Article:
The McLaren Greater Lansing Foundation (McLaren) has approved a grant for nearly $100,000 to purchase SimMan 3G, a real-life patient simulator. The simulator’s job is to help clinicians improve time management, decision-making and communication with co-workers and other departments, with a goal of better overall care that leads to patient satisfaction.
Created by Laerdal Medical Company, the SimMan 3G can display neurological and physical systems, recreating all the breath, heart and bowel sounds that you would expect in a human. The simulator comes with a lengthy list of features that optimize simulation-training scenarios, including automatic drug recognition, light sensitive pupils and more. The instructor can manipulate SimMan 3G’s vital signs and even turn its lips blue if it is not getting the correct amount of oxygen.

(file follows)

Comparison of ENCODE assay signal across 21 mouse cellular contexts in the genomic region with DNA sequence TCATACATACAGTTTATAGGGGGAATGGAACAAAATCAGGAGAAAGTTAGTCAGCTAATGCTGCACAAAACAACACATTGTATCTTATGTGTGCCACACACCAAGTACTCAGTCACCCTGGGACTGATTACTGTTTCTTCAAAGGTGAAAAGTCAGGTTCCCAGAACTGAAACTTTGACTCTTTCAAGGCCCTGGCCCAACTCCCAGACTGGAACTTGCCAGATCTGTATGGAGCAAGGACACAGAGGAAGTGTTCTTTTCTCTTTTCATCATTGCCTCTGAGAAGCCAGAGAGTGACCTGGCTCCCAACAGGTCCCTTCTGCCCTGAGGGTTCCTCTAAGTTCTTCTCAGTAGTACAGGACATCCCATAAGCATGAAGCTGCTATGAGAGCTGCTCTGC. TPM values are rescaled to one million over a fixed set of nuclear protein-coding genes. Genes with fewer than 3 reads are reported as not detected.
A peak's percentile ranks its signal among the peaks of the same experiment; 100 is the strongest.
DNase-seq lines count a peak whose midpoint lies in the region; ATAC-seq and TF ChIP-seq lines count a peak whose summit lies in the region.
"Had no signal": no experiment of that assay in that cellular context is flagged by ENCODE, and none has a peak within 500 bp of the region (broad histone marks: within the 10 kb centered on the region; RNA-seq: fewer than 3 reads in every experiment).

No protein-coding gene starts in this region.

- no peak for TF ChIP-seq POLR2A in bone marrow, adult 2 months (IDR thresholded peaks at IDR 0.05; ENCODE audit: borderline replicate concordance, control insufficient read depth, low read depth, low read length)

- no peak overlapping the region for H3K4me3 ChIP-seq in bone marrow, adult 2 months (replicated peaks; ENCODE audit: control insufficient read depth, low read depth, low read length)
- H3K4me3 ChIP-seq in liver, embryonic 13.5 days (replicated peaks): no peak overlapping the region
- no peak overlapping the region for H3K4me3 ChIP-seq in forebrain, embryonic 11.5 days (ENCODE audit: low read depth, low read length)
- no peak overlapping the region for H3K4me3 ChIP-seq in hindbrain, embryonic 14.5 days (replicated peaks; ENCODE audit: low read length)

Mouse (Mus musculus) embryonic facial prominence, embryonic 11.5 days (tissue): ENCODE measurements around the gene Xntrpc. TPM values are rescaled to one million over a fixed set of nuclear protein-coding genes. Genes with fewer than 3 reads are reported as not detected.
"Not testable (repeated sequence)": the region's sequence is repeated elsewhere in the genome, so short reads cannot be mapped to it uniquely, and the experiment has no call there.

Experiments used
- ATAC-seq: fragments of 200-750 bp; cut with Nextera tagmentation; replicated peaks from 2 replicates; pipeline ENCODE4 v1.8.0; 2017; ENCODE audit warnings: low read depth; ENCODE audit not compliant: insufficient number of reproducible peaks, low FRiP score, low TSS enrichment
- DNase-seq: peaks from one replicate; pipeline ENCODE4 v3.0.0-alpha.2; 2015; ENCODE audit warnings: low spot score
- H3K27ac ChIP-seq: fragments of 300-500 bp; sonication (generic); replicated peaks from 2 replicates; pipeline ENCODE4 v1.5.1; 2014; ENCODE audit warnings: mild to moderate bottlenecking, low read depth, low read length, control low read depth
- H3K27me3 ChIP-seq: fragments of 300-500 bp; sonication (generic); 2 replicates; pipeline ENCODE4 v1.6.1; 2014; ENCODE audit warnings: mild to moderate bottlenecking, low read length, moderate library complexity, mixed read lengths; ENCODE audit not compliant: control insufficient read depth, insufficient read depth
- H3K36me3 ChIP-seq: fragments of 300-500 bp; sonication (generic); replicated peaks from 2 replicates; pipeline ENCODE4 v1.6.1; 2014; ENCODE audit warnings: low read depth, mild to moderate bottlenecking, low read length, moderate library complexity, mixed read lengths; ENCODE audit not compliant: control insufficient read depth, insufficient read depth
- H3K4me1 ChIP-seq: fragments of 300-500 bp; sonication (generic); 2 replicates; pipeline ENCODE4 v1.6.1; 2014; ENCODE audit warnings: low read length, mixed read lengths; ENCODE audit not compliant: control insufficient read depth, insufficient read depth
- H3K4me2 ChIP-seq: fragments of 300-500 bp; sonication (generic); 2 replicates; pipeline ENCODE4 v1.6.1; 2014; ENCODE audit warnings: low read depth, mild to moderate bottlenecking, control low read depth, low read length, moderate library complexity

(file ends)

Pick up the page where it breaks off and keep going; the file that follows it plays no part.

These features provide new opportunities for McLaren to practice many basic and advanced clinical skills without posing risk to patients. McLaren educators spent five months learning how to use the modern technology to ensure they would be experts when time came to start training staff.
“Part of what we do in clinical education is rehearse emergency codes to help new and experienced staff sharpen their skills,” said Amanda Lampron, manager of clinical education at McLaren Greater Lansing. “The new simulator allows us to replicate a more realistic and involved experience for training staff, so we are prepared for any situation that comes through the door.”
McLaren has a history as a teaching hospital for physicians, nurses and clinical staff with training programs affiliated with Michigan State University, Lansing Community College, Baker College and other higher education institutions.